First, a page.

- Fixed and Mobile Printing and Media.
The Honeywell MP Compact Mobile printer is commonly used with forklifts. The MP Compact Mobile printer provides label-printing solutions that offer big customer benefits because of their small size – designed with an integrated DC connection for easy mounting to any mobile cart or forklift supporting any orientation, including upside down.
From light-duty to ultra-rugged models – stationary and portable – to printer software, media, service, and parts, Honeywell offers an extensive range of solutions for any environment or print application.
- Industrial Label Printers. For commercial light-volume jobs to rugged, round-the-clock printing, built-in “smarts” means greater efficiency and lower cost: error-proof labeling, easy programmability, advanced networking connectivity and security, RFID, and liner-less technology.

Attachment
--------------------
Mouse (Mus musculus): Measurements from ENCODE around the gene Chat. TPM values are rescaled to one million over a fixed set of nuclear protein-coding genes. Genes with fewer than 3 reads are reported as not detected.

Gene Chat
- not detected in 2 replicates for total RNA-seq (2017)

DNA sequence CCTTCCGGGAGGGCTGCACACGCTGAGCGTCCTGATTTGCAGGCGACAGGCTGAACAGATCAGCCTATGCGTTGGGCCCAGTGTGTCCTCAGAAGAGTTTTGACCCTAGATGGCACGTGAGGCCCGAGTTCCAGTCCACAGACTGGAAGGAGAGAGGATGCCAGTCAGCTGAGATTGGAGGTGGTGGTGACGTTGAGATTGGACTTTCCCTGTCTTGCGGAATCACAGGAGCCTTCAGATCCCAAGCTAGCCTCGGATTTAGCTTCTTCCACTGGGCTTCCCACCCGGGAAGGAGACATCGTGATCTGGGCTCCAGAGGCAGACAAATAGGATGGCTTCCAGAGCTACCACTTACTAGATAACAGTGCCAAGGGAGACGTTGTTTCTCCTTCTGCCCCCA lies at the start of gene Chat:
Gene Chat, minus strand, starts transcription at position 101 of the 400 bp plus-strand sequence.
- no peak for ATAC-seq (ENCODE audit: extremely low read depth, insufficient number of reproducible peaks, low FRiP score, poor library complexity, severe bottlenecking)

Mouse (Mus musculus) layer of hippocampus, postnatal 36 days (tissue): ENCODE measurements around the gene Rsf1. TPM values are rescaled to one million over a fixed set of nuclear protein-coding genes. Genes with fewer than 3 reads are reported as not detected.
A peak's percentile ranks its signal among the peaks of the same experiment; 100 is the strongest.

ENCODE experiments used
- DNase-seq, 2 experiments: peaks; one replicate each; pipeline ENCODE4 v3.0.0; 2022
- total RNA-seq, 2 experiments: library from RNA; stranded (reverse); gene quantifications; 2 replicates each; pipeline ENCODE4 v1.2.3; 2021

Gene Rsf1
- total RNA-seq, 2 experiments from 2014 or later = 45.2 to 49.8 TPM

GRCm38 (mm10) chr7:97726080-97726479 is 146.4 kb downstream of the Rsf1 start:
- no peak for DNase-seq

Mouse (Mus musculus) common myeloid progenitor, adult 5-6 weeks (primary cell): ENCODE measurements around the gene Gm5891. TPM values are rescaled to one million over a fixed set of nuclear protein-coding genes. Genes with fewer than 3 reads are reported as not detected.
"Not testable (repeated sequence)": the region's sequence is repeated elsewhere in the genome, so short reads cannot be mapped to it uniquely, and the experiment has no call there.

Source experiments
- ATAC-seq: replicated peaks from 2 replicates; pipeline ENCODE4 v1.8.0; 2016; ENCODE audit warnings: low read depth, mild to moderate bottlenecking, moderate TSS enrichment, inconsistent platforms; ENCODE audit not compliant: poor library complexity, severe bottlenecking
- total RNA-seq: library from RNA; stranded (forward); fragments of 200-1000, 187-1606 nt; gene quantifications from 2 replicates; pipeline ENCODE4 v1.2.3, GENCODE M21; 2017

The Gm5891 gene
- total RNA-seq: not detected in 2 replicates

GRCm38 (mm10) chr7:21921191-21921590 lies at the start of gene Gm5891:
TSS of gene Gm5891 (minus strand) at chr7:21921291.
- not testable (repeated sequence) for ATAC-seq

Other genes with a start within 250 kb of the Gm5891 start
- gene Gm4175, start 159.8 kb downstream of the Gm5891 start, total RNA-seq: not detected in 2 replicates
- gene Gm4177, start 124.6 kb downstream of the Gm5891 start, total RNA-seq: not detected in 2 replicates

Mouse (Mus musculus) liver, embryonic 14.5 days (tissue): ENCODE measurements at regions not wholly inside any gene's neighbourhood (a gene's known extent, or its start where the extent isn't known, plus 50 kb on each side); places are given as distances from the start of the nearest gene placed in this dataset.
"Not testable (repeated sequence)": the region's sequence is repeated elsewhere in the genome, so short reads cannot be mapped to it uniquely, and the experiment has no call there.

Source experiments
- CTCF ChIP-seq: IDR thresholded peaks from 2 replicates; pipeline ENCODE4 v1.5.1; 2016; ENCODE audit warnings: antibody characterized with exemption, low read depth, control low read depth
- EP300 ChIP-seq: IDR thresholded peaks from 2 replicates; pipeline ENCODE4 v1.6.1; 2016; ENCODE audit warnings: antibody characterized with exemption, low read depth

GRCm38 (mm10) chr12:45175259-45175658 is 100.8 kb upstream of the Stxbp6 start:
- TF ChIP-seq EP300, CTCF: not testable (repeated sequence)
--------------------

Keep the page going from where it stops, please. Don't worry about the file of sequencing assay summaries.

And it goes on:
- Desktop Label Printers. The clear choice for a wide variety of light-duty label, ticket, and tag printing applications: quiet and compact, highly intuitive and flexible, and a range of configurations designed to match your needs.
- Mobile Label Printers. From retail floor labels to field service receipts – designed to withstand punishing conditions where dirt, moisture, temperature extremes, and drops are common: fast, rugged, and ready to move, and allow a full day of printing without recharging.
- Printer Media Supplies. For a broad range of barcode printing applications, even in some of the toughest environments. Includes barcode labels and tags, receipt paper and wristbands, and thermal ribbons and RFID labels.
- Voice-Guided and Hands-Free Solutions.